Cicatricial ectropion of the upper or lower eyelid occurs when there is a deficiency of skin secondary to thermal or chemical burns, mechanical trauma, surgical trauma, or chronic actinic skin damage. Cicatricial ectropion can also be caused by chronic inflammation of the eyelid from dermatologic conditions such as rosacea, atopic dermatitis, or eczematoid dermatitis or by scarring from herpes zoster infections. Management consists of addressing the underlying cause, along with conservative medical protection of the cornea. Cicatricial ectropion of the lower eyelid is usually treated in a 3-step procedure (Fig 12-3):
Vertical cicatricial traction is surgically released through an anterior approach.
The eyelid is horizontally tightened.
The anterior lamella is vertically augmented by means of a midface-lift, full-thickness skin graft, or adjacent tissue transfer, and the eyelid is placed on superior traction with a suture.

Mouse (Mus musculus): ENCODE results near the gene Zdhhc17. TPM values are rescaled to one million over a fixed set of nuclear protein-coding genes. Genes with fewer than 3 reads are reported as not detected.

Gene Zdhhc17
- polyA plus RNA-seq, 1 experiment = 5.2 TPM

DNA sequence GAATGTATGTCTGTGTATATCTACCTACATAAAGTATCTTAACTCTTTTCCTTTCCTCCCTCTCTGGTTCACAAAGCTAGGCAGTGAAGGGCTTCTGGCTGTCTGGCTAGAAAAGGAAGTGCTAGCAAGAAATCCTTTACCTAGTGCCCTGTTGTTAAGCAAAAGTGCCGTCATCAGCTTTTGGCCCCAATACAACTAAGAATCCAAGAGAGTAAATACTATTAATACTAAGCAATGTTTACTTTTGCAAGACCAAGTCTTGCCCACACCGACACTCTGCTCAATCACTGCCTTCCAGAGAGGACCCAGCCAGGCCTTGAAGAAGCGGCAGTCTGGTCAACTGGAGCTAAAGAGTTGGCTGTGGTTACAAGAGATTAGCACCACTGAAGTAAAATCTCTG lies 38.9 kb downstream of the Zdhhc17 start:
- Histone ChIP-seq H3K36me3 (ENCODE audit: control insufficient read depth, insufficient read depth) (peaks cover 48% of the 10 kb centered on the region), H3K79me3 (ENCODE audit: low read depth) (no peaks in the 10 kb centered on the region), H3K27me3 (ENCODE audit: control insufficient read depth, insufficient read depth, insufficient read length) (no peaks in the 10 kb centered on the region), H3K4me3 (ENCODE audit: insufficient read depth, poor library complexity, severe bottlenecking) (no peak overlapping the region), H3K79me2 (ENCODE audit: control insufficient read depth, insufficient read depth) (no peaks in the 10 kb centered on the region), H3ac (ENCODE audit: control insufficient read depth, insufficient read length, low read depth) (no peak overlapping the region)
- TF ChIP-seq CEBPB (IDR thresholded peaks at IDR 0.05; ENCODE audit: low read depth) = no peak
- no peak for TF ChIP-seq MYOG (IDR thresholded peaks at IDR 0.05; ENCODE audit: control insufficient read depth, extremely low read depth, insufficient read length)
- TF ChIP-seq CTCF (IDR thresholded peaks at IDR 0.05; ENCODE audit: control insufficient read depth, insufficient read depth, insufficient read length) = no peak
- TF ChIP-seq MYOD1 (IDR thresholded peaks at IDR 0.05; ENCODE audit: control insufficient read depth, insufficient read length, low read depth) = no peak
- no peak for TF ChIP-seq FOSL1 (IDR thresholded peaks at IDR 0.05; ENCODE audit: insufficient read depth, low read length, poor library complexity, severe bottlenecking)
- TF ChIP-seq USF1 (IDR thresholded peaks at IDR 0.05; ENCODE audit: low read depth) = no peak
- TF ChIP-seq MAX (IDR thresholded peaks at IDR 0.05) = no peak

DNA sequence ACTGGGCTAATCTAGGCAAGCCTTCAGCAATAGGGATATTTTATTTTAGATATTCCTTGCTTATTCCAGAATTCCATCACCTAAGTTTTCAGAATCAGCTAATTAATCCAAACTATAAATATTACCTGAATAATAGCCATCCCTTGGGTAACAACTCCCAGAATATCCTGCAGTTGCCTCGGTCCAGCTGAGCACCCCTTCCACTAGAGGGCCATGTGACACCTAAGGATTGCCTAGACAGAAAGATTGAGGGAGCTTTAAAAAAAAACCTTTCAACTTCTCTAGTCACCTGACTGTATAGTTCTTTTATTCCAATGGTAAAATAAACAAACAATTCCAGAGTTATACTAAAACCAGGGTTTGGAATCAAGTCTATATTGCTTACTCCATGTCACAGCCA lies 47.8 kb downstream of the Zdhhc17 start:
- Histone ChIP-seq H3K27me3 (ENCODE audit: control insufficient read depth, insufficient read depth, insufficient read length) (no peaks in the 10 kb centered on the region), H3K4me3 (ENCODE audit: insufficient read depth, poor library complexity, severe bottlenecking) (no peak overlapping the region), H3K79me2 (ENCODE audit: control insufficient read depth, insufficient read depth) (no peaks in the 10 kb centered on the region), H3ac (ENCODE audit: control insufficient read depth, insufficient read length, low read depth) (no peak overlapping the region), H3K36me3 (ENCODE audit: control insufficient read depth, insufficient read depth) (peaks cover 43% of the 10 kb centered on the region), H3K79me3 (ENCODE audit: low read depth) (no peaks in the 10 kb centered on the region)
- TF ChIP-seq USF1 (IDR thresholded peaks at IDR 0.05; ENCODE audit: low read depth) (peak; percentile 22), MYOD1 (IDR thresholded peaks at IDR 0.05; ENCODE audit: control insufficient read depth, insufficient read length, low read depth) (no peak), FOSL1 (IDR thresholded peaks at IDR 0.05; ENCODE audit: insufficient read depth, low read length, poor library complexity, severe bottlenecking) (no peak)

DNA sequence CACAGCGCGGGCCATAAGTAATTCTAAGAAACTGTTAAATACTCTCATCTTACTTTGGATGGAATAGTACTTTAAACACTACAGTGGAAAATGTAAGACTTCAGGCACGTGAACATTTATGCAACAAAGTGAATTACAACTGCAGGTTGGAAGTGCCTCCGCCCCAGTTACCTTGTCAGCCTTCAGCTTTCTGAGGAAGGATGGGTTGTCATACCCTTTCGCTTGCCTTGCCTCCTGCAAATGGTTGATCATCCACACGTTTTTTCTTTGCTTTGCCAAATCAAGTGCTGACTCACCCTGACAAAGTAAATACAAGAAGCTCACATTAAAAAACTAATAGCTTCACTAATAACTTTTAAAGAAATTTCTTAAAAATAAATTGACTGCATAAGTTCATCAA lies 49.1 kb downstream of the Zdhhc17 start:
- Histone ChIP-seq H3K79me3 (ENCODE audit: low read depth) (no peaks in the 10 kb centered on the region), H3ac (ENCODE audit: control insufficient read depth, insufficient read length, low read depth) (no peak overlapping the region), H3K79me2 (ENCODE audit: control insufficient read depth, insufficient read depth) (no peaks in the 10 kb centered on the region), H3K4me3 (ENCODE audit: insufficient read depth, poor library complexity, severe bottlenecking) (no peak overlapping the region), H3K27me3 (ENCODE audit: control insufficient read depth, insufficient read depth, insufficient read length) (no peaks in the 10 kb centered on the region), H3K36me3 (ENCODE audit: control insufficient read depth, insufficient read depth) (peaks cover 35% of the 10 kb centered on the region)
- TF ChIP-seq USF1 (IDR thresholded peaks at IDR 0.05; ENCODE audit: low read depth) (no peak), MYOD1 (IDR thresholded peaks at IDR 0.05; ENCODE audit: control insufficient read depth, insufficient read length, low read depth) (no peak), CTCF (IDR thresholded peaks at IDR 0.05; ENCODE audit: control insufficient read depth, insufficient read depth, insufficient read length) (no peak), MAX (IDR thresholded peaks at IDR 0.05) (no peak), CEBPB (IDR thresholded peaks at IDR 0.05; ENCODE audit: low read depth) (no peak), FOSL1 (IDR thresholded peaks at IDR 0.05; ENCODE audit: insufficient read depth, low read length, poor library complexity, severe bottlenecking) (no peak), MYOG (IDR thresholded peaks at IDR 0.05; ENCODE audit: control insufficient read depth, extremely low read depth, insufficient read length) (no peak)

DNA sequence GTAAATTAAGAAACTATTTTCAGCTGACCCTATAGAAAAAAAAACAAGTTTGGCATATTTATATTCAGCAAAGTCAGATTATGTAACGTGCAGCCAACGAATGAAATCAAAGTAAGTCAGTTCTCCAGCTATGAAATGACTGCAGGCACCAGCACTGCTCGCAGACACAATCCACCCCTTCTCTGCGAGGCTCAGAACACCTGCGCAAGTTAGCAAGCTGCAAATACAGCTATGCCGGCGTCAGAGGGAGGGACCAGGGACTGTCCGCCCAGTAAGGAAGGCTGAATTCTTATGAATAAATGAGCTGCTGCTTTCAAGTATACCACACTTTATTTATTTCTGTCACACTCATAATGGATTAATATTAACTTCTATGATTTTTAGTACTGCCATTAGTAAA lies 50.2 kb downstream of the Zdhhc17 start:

Figure 12-3 Repair of cicatricial ectropion. A, Preoperative appearance. B, Release of vertical cicatricial traction and placement of full-thickness skin graft in association with lateral canthal tightening. C, Immobilization of skin graft with Frost suture. D, Final appearance after skin graft placement and lateral tarsal strip.
(Courtesy of Bobby S. Korn, MD, PhD.)
Treatment of cicatricial ectropion or retraction of the upper eyelid usually requires only release of traction and augmentation of the vertically shortened anterior lamella with a full-thickness skin graft.
Although upper eyelid skin from the fellow eye would be ideal for grafting, there is rarely enough tissue available from this source. The postauricular, preauricular, supraclavicular, and medial upper arm areas are other potential donor sites (see Chapter 11, Fig 11-8).
Excerpted from BCSC 2020-2021 series: Section 10 - Glaucoma. For more information and to purchase the entire series, please visit https://www.aao.org/bcsc.